“Revolution taps into this longing for rebirth free of sin. It taps into the same longings religion taps into. Burke was nothing if not respectful of religious emotion; he just thought that when applied to politics it was profoundly dangerous. Because the problem is not those aspirations to be reborn — to have an Ireland born anew, pure and free of the British yoke, and all that stuff — the problem is there is a connection between redemption and violence. To get there you had to kill a lot of people; it just goes with the territory.”

How do you deal with the history of revolutions once they have taken place? Should they be commemorated, honoured or approached with more a more critical eye?

“Well, I’m an historian ... so I’m going to say you have got to look at it warts and all. In the Irish case, you have to look at the absolutely heroic character to it, the stubborn centuries’ long determination to be independent. You gotta respect that but you’ve also got to look unsparingly and clearly at the violence on both sides of this struggle, and count the cost.

“I’m not trying to denounce the Irish nationalist tradition. I’m not trying to denounce anybody’s tradition. I’m just saying these traditions have some tremendously positive sides but also they legitimise violence and, because they do, they are dangerous.”

Looking at Ireland and other countries, is there a connection between having a revolutionary past and tolerance towards political violence in the present?

“I think I am saying that but I want to be careful. These things play out very specifically in each national context. You can be a proud Irish nationalist committed to a united Ireland and at the same time hate terrorist violence ...

“So what I am not saying — I repeat not saying — is that the Irish nationalist tradition is somehow corrupted by its tolerance for violence. No, I’m saying some Irish nationalists have always despised terrorist violence but there are other strands of the Irish, republican, nationalist violence who have been, let’s say, permissive, in fact complicit, in fact encouraging of acts of terrorism against innocent civilians, and that’s just in my view not a good thing...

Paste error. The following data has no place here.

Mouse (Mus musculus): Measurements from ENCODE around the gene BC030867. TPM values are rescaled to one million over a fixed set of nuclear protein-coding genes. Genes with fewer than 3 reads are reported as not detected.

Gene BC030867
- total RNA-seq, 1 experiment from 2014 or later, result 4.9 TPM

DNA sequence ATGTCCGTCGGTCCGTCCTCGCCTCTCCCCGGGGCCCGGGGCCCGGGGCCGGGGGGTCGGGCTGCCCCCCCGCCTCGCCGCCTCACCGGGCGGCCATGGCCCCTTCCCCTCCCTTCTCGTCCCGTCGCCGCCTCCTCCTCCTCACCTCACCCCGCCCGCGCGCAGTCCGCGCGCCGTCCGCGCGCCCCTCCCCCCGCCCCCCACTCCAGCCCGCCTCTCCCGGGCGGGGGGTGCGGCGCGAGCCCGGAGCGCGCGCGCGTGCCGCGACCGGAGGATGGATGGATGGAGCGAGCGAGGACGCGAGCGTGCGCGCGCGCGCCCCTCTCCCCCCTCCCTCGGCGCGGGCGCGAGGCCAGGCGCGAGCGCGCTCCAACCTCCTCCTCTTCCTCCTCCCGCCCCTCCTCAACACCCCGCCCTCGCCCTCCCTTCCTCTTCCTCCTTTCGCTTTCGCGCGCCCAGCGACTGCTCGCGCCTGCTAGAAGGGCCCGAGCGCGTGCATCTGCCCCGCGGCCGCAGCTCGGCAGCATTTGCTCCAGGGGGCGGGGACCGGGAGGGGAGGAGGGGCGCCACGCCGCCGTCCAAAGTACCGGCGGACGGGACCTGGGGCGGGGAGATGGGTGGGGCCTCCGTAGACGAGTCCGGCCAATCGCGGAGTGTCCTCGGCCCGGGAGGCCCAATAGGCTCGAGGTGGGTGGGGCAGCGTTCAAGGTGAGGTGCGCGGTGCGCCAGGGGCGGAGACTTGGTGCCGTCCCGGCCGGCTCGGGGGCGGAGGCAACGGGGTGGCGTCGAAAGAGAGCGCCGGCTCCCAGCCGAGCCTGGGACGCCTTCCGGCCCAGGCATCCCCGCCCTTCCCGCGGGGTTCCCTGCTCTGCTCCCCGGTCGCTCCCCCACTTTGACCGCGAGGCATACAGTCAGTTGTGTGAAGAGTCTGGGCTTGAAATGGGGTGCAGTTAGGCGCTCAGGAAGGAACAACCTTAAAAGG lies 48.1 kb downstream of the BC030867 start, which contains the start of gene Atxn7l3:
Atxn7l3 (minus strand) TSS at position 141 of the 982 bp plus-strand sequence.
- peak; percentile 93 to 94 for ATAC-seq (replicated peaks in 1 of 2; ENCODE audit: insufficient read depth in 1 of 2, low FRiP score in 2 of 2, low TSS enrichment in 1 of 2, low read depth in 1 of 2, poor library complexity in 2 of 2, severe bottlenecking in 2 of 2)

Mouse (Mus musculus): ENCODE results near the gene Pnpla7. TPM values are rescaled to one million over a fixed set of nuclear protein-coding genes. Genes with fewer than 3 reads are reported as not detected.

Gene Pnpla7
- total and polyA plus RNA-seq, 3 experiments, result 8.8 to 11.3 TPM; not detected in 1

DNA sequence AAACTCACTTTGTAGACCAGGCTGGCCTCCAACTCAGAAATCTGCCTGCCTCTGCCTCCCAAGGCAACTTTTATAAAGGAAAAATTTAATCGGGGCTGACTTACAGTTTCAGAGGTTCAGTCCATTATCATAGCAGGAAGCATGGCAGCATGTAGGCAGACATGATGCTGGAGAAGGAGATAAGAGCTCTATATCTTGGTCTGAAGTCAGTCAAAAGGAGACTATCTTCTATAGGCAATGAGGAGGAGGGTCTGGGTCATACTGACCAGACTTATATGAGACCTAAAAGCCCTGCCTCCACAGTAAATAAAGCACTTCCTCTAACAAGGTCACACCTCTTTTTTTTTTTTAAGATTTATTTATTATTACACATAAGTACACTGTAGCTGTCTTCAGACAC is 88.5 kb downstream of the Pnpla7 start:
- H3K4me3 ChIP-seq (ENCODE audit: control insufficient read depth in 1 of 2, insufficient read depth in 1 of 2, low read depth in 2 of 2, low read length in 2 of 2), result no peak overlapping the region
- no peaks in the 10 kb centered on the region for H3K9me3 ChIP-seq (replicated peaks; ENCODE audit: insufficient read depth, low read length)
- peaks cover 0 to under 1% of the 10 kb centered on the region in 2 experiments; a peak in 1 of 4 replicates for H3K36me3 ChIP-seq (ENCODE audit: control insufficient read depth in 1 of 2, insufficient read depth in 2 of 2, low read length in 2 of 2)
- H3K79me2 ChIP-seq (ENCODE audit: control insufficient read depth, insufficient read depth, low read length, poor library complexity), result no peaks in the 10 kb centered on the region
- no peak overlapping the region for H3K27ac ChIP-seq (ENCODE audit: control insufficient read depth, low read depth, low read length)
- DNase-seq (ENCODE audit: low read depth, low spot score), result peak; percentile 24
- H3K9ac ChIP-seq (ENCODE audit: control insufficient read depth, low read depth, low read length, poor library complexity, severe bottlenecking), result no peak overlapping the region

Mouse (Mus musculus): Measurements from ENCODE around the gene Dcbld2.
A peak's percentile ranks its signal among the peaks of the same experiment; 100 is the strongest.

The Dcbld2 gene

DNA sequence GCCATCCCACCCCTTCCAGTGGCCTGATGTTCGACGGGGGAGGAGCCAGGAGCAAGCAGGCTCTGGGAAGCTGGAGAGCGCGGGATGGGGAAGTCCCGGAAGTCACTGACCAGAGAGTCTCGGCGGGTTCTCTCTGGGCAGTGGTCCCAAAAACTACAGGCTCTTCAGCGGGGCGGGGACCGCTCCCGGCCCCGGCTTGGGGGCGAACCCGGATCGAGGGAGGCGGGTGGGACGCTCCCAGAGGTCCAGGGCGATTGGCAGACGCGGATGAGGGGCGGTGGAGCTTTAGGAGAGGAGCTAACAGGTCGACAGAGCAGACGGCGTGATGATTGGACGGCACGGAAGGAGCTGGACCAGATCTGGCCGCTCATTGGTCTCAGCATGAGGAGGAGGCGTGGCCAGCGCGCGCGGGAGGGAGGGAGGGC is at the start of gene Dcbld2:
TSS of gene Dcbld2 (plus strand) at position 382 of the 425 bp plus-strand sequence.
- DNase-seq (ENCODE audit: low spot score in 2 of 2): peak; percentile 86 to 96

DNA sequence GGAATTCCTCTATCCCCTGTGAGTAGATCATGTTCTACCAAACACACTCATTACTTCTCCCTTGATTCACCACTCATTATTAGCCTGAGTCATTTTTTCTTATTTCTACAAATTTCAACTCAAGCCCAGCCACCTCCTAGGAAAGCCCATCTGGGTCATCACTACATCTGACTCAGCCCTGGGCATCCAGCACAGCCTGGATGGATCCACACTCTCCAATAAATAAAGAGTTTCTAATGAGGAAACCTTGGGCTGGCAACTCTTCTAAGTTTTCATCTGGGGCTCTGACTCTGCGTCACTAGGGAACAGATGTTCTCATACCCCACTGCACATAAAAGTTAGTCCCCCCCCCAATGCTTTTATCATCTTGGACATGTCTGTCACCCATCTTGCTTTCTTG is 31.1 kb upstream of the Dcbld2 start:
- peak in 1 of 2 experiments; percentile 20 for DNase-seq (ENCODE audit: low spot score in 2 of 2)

“Similarly, in the US, there are people who think that the American revolutionary tradition authorises people to rise up and defend democracy when that democracy is in peril. And that tradition has wonderful sides to it — it makes America one of the most democratic societies on earth. But it also does have a side in that it encourages extremism ... and extremism is a real problem in American politics.

“I’m trying to make the point that we’re not talking about a bunch of, you know, fascist goons. It’s easy to deal with fascist goons. It’s much more difficult to deal with people who conscientiously believe they are acting in best traditions of American history; that is a much more serious problem.”

When is political violence justified?

“Well, I think there are two situations in which violence and the defence of democracy can be justified. One of them we’re living through right now, and that’s Ukraine, a very democratic society that’s invaded by a foreign power ... That is perfectly clear and urgent, and it’s also the case in Taiwan, as uncomfortable as that may be...

“The second case is the case that Burke described, which is when abuses have continued for so long and show no signs of abating. He says those conditions may of necessity force you to march on the capital, take up arms and defend your democracy, but it has to be defence of democracy not a rise of arms to install an authoritarian regime...

“So Burke understands where revolution comes from, but he says, look, any reasonable thoughtful person makes revolution the last thing you turn to when all else fails, and it can only be justified in situations of absolute necessity. That seems to me to be just 100 per cent right.”

The annual Edmund Burke Lecture, hosted by Trinity Long Room Hub Arts and Humanities Research Institute, will be delivered by Michael Ignatieff on Thursday, Oct 6th at 6.30pm in the Edmund Burke Theatre, TCD. Tickets are free from Michael Ignatieff is also participating in a public discussion on academic freedom at the Royal Irish Academy on Friday